Court Proceedings in a North Dakota Criminal Case
15th August 2020
What to expect in a North Dakota criminal case?
How a Criminal Case Differs From a Civil Case
In a civil case, a civilian will often file a lawsuit against another person or business. These types of cases can occur because of car accidents, personal injuries because of slips and falls or other injuries caused by someone else’s negligence, or even medical malpractice. In these types of cases, it’s the decision of the plaintiff to sue for damages because of their accident. These cases can also occur when there’s a dispute between two parties, usually involving money.
In a criminal case, the government files a case against someone to punish them for breaking the law. If the defendant is found guilty of the crime the government is attempting to prosecute them for, they may face jail, prison, or fines.
Proving a Case
Civil cases also require a “burden of proof” which requires the plaintiff to show all the facts necessary to win their case. They must show this by a “preponderance of evidence,” meaning that they must be able to prove that the other person is in the wrong, or was acting with negligence, depending on the case.
However, with criminal cases the government must be able to prove that the defendant is guilty “beyond reasonable doubt”. This can include showing evidence in a similar way that it would in a civil case. However, criminal case decisions are made differently. In a criminal case, a public defender will also be appointed to you if you cannot afford one. In civil lawsuits, parties are not privileged to a public defender.
Events in a North Dakota Criminal Proceeding
According to NewsDakota, In North Dakota there are approximately 10,000 crimes against persons each year, as well as about 24,000 crimes against property and 7,000 crimes against society. Of the 10,000 crimes against persons each year, there are approximately 26 homicides, 10 of which were a result of domestic violence and 10 of which involved the usage of guns.
With all of these cases each year, approximately 41,000, how do these court proceedings go down? If you’ve been arrested for a crime, it’s important to know the steps of the process so you are ready for how things will work themselves out. Your criminal defense lawyer will also help you get acquainted with how the system works.
All cases will start with a complaint. The complaint is a document that is prepared by the prosecutor for your case. It will specify what offenses you have committed and will be sent to the judge for review. If there’s enough evidence, the judge will sign it and issue a summons that will require you to appear for a preliminary hearing.
Investigation allows for the court, government, and judge to further investigate your case. This may include pulling information and interviewing witnesses, as well as speaking to the arresting officer of your case. These tasks will normally be completed by the district attorney, or another lawyer appointed to defending the side of the government in court. This investigation differs from discovery as it’s not as in depth.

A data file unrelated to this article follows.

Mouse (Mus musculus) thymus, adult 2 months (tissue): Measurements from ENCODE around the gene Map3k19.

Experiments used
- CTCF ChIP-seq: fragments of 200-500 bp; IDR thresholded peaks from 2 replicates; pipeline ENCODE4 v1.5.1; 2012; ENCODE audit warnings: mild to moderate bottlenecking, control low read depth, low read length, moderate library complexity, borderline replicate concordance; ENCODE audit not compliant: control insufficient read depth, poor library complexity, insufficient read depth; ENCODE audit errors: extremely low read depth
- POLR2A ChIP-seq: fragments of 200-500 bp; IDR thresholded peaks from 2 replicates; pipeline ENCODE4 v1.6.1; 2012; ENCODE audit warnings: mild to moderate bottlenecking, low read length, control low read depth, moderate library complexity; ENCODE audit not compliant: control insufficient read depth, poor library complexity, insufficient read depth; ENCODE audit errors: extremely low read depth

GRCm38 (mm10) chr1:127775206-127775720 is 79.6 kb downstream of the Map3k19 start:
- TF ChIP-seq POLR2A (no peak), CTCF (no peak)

Arraignment, or preliminary hearing occurs shortly after the complaint and investigation of your case. This allows the judge to formally notify you of whatever charges are being brought against you. In misdemeanor cases, the judge may accept a guilty plea. In felony cases, or more serious misdemeanors, a judge may not accept this type of plea. If you cannot afford a lawyer, one will be appointed to you at this time.
Discovery is an important part of the criminal case timeline, as discovery gives both sides the chance to investigate the case further. They may speak to witnesses, go over any evidence that was found, look for more evidence, or even speak to the defendant during this time. Whether you have a private lawyer or a public defender, your lawyer will do the same.
A hearing occurs before the trial. It’s when the defendant will have a final opportunity to plead guilty or not guilty. A plea bargain may occur at this time to prevent the case from going to trial. If the defendant pleads not guilty, a trial will be scheduled.
During your trial, both sides will explain their cases. The side of the government, led by a district attorney, will present their evidence showing why you, the defendant, is guilty. Your attorney will then have the chance to go over the evidence on your side. They may call witnesses, including you, or the district attorney, to the stand for interrogation. The jury will listen to both sides of the case and make a decision based on the evidence that is shown.
The verdict will be announced. This is when the jury decides whether the defendant is guilty or not guilty. The judge will determine the sentencing if the jury has decided the defendant is guilty.
Contact a North Dakota Criminal Defense Attorney
If you’ve been arrested and are facing an upcoming trial, you may want to hire an experienced attorney to help with your case. The lawyers at Sand Law in North Dakota have years of experience defending criminal cases and can help you defend yourself in these tough situations. For more information, or a free case evaluation, please contact us online or at 701-609-1510.